Happy 40th Anniversary to Blondie’s third studio album Parallel Lines, originally released September 23, 1978.
When Blondie went into New York’s famed Record Plant studios in June 1978 they were allocated 6 months to record their third studio album. Six weeks later, producer Mike Chapman deemed the job done and Parallel Lines was born.
Following on from their punk-meets-new-wave sound, Parallel Lines was a more focused and deliberate effort than their previous two albums, despite the band’s best efforts to achieve otherwise. With the central focus of Chapman behind the boards, he led the band to push themselves musically and at times beyond their own musical abilities.
The result was an album that came to define pure post-punk pop. And Blondie’s days as a charmed underground group out of New York were numbered, as a larger world would open up to them on the heels of its release.
Kicking off with the rocking stalking anthem of “Hanging on the Telephone” (a Jack Lee cover) Debbie Harry delivers her strongest vocals to date, inhabiting the song with a sweet yet dangerous delivery.
Harry’s dangerous persona grows with the uber catchy “One Way or Another” with its signature guitar hook and sweet boppy beat that underscores the threat and menace on display in the lyrics. Long before Adele made a career out of being the obsessed jilted lover, Harry was taunting and preening with jealousy like a pro. With every line, Harry grows in strength and showcases the power needed to front an all-male band in the late ‘70s (and be taken seriously). She became the prototype and poster child for the likes of Shirley Manson, Alanis Morissette, and Gwen Stefani to follow. She didn’t open the door for other strong women of rock and pop to follow, she kicked it in.
Completing the opening trio of pop perfection, the band shifts gears with the lovelorn promise of “Picture This.” Amidst swirling guitar riffs and a classic backbeat by drummer Clem Burke, the song mixes early rock nostalgia with a burning sexuality and does so while still remaining sugary sweet.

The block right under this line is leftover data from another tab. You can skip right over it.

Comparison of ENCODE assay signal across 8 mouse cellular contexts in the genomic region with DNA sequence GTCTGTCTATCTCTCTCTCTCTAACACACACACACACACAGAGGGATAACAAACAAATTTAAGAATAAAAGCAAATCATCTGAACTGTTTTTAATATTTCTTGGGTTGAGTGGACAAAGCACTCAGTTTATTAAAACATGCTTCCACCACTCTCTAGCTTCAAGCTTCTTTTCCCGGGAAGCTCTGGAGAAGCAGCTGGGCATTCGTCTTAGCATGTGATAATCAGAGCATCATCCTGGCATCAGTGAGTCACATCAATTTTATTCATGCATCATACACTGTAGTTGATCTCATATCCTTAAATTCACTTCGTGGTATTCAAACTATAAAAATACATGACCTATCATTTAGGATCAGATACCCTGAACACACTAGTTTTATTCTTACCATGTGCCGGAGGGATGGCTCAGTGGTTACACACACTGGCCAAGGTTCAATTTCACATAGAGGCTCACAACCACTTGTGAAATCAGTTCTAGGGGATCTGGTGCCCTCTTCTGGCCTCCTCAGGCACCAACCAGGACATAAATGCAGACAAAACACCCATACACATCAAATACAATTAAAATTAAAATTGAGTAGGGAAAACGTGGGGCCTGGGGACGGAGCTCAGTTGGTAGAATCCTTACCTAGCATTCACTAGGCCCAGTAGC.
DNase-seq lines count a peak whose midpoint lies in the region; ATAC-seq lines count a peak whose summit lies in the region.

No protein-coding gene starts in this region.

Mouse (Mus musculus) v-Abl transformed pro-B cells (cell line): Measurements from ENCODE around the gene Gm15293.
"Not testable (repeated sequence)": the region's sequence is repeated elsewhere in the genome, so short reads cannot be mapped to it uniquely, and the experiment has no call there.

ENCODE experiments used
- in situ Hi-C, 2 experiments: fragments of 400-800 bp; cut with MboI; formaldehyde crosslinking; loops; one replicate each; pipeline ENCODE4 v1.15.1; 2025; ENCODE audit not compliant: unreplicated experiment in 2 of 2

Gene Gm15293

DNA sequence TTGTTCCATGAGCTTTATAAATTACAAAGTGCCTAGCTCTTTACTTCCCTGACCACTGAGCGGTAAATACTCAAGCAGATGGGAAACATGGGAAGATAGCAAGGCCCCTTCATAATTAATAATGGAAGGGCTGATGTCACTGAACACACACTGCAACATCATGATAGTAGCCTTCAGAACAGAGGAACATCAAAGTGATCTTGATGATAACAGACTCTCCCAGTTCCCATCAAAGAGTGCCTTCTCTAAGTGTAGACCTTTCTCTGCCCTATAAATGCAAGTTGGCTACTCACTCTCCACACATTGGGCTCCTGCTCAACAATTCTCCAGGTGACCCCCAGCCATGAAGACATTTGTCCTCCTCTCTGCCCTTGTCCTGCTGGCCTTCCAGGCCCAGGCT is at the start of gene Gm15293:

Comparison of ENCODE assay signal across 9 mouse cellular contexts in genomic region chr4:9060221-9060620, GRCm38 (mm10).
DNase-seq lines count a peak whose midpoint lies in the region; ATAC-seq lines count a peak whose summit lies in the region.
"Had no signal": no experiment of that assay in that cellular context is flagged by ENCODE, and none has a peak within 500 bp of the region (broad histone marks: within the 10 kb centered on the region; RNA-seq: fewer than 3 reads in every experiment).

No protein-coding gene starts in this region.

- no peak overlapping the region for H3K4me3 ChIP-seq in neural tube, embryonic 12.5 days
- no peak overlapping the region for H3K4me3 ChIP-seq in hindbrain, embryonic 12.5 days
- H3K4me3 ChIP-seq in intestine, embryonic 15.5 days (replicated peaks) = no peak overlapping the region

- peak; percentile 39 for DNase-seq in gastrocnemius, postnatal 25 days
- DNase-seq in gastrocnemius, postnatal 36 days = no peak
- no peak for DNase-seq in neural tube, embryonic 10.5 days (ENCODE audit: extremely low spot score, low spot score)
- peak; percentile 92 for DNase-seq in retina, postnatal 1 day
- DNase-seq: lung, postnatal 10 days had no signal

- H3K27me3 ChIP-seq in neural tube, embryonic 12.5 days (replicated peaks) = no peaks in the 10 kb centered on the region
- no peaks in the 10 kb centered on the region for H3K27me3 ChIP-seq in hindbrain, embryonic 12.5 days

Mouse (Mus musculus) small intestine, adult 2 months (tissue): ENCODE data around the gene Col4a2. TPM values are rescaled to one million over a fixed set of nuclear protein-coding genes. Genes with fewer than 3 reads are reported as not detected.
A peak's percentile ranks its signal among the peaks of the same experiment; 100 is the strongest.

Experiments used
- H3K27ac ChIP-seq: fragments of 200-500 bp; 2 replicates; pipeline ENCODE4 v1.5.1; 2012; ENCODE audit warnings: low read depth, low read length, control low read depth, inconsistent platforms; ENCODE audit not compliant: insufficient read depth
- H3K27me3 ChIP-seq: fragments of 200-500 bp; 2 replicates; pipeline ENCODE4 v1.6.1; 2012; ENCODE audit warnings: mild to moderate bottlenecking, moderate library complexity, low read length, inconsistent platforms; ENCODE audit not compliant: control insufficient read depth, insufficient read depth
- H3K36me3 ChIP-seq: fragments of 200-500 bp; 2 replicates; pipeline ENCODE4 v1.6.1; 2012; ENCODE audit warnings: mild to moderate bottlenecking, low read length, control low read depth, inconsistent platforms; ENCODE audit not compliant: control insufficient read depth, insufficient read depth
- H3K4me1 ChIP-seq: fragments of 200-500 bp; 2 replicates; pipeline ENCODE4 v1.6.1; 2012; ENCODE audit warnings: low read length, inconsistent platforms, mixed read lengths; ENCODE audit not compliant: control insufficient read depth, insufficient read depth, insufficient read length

As Blondie moved further from their punk roots and stepped into new musical territories, they began to incorporate synths into their sound and created a broader, fuller sound. This musical growth is evident on the modern torch song of “Fade Away and Radiate,” the pulsing driven beat of “I Know But I Don’t Know” with its borderline psychedelic melody, and the urgent rock swing of “11:59.”
Even the album’s filler songs such as “Just Go Away” and “Will Anything Happen” rival the hits on other band’s albums of the era.
And then there’s the bouncy pop of “I’m Gonna Love You Too” and “Sunday Girl” that present a softer, more playful side to Blondie’s sound with songs perfectly crafted to cross over to the mainstream without giving even the slightest whiff of selling out.
But the game changer of the album, and for the band, was the soon to be disco anthem “Heart of Glass.” To a bubbling drum machine and strutting open hi-hat beat, the production on “Heart of Glass” is flawless. From the soft and subtle (at first) blipping synth line and slow sweeps, Blondie boldly stepped from the grimy stages of New York’s clubs to the dance floors of thriving discos. Harry coos about love’s lament and even titillates with the infamous “pain in the ass” line. (Side note—this was one of the very first times I recall hearing a swear word on record, which made it that much cooler.)
Loved, and also hated, for producing a “disco” song, Blondie held fast to their belief of writing a great song befitting of the pop and r&b influences that appeared—perhaps less obviously—in their earlier recordings. And perhaps because it wasn’t written to chase a trend but rather to reflect a style, the song remains listenable whilst other disco songs of the era seem chintzy and cliché (“Disco Duck” anyone?).
Parallel Lines is the album of a band (somewhat reluctantly) finding its sound. It became the album that sprang them forward and launched them onto the world stage, and would form the blueprint for their subsequent efforts. It remains a perfect encapsulation of Blondie in their prime, focused on superior songcraft and musicianship. Whilst producer Chapman may have pushed them to beyond their creative breaking point, the result ensured an album that stands the test of time.